Researchers have found evidence of gaming -- exaggerating the severity of a heart patient's condition -- at heart transplant centers prior to 1999 to increase the likelihood of obtaining a transplant organ, but not after that year when new policies governing the patient waiting list went into effect.
Dr. Dennis Scanlon, assistant professor of health policy and administration at Penn State, says, "Although we did not find evidence of gaming after 1999, suggesting that the new policy regulates the system competently, the competition driving gaming still exists. We need to remain vigilant because the continued competition for scarce transplantable organs could encourage new kinds of gaming."
The findings are published in the paper, "Does Competition for Transplantable Hearts Encourage 'Gaming' of the Waiting List," in the March/April issue of Health Affairs. The authors are Scanlon; Dr. Christopher S. Hollenbeak, assistant professor of surgery and health evaluation sciences, Penn State College of Medicine; Woolton Lee, doctoral candidate in health policy and administration, Penn State College of Health and Human Development; Dr. Evan Loh, assistant vice president of cardiovascular/infectious disease, Wyeth Corp.; and Dr. Peter A. Ubel, associate professor of internal medicine and psychology, University of Michigan, and director of the U-M Health System's Program for Improving Health Care Decisions.
Currently, demand exceeds the supply of transplantable hearts in the United States. In 2003, 3,517 people were on the waiting list, compared with 1,174 heart transplants performed, according to the United Network for Organ Sharing (UNOS), which develops allocation procedures and maintains lists that give priority to the sickest patients.
Organ Procurement Organizations (OPO) obtain and disperse the transplantable hearts within a specific geographical region. Since long transport could damage cadaver hearts, organs obtained in an OPO are used primarily within the geographical boundaries of that same OPO. Some OPOs have only one heart transplantation center within its boundaries while others have up to nine centers that must compete for organs.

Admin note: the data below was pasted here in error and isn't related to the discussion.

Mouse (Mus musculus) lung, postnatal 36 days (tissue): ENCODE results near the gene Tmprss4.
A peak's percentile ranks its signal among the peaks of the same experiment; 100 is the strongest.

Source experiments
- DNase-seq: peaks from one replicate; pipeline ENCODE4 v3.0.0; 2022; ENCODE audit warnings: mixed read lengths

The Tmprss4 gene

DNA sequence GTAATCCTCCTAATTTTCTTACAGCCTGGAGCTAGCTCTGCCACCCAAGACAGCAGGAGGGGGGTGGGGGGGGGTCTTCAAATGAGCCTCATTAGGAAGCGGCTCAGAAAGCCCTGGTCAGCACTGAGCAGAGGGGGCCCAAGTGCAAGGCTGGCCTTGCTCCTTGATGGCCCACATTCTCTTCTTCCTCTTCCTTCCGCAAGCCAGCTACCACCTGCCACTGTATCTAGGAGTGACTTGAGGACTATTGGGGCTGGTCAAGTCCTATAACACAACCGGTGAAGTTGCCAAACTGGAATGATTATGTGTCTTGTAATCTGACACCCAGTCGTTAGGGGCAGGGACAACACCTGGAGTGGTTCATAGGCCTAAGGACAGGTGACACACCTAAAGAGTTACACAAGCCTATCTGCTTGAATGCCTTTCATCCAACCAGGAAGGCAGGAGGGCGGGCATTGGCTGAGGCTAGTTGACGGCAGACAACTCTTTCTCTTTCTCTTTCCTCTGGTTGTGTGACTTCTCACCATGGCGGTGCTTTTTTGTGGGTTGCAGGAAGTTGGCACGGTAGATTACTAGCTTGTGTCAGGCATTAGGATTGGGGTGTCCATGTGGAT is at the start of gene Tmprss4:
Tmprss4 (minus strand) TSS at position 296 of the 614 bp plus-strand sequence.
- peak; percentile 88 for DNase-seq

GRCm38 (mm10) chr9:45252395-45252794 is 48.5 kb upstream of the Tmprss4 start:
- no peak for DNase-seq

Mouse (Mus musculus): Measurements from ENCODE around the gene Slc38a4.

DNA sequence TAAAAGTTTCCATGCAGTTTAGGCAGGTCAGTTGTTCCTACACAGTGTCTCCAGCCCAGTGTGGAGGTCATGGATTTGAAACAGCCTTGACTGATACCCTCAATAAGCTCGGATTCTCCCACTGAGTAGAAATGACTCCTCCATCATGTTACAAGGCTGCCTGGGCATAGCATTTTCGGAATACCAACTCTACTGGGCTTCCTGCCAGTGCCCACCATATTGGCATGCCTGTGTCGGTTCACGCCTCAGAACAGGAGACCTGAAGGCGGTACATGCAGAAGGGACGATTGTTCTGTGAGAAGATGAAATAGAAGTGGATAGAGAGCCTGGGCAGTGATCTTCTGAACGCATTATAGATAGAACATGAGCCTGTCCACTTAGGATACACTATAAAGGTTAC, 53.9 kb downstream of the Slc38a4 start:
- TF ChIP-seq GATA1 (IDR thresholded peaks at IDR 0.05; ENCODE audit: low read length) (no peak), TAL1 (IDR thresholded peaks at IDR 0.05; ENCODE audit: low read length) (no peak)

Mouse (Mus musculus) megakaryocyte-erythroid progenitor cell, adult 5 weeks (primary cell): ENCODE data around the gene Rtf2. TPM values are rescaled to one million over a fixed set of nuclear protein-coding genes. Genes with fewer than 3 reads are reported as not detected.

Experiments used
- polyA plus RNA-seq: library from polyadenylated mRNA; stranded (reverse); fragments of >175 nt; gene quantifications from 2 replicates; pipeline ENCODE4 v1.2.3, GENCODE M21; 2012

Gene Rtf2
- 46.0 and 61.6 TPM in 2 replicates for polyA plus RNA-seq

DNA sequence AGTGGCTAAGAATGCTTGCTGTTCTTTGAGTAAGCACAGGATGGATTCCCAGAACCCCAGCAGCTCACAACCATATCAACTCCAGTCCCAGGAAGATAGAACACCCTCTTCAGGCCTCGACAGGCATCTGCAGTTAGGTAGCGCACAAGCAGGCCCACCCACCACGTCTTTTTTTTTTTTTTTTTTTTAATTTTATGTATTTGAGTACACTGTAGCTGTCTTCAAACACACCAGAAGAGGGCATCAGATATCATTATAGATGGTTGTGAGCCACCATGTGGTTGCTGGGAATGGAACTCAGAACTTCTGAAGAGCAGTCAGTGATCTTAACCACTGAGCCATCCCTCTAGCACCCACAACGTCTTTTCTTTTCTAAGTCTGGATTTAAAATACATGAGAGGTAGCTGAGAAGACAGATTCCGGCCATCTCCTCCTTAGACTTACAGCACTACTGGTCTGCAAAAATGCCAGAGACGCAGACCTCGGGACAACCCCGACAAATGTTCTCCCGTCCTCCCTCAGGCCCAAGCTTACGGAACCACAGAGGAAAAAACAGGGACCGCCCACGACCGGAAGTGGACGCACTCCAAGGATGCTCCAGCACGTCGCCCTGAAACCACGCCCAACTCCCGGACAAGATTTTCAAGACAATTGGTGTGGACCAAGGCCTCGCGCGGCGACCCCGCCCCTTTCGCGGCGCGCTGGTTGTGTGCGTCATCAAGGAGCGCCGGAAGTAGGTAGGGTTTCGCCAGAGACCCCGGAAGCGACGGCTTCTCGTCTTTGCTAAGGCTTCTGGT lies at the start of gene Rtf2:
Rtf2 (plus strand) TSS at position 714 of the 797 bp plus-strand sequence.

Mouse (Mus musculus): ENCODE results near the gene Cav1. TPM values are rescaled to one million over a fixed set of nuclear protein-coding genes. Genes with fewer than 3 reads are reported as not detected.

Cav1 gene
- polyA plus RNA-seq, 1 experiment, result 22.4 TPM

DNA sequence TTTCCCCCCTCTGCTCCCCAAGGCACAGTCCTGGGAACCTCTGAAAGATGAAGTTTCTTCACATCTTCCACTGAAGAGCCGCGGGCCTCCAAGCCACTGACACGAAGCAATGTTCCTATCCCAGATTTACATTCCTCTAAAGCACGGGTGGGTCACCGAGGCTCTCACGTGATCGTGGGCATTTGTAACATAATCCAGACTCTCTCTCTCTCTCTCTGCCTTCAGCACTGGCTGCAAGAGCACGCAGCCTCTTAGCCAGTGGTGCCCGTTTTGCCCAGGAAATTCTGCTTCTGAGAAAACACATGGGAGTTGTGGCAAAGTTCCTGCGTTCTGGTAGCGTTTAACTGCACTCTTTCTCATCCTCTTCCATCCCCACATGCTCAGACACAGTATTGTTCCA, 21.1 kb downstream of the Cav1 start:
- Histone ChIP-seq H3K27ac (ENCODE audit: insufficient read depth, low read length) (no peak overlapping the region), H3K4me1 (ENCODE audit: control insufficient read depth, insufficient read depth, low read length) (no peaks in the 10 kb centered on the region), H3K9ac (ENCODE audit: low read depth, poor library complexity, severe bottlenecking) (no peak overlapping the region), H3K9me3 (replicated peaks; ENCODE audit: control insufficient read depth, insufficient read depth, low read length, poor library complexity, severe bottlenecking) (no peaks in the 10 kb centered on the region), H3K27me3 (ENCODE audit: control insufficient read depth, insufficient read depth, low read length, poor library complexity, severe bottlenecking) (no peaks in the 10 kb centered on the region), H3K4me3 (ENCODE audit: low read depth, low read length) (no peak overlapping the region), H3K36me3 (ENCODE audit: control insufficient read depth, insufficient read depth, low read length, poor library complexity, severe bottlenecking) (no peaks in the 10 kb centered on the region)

Before the 1999 rule change, patients awaiting heart transplants were listed in one of two categories, with the highest priority for those expected to live less than six months without a transplant.
"In areas with more than one heart transplant center, this left a high possibility of the exaggeration of patients' conditions or even the admission of patients to an ICU prematurely in order to boost their chances of receiving a transplant," says Ubel.
Using standard tests to measure competition and market share, the researchers examined aggregate patient waiting list data from all 55 of the U.S. OPOs for the years 1995 to 2000. The Justice Department and Federal Trade Commission use the same tests in antitrust proceedings.
The researchers compared the proportion of patients listed in the sickest category in OPOs where there is no competition with those where competition exists. They found that, prior to UNOS' policy change in 1999, heart transplant centers in competitive OPOs were more likely to list their patients in the sickest category than centers in less competitive OPOs, suggesting gaming.
After the rule change, the researchers found, the more competitive transplants centers did not have higher numbers of patients listed in either of the two highest priority levels.
"Centers may prematurely admit patients to ICUs to elevate them on the waiting list. This not only has economic implications but also could harm patients by subjecting them to unnecessary medical procedures," Ubel notes.
Scanlon adds, "The new heart patient waiting list policies that reduce ambiguity and discretion appear to be effective regulators. But there is a need to continue to monitor the system carefully. Tightening rules for other organs where competition is intense may also be necessary particularly in light of recent lawsuits alleging gaming in liver transplant centers."
Source: Eurekalert & othersLast reviewed: By John M. Grohol, Psy.D. on 21 Feb 2009
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I am a kind of paranoiac in reverse. I suspect people of plotting to make me happy.
-- J.D. Salinger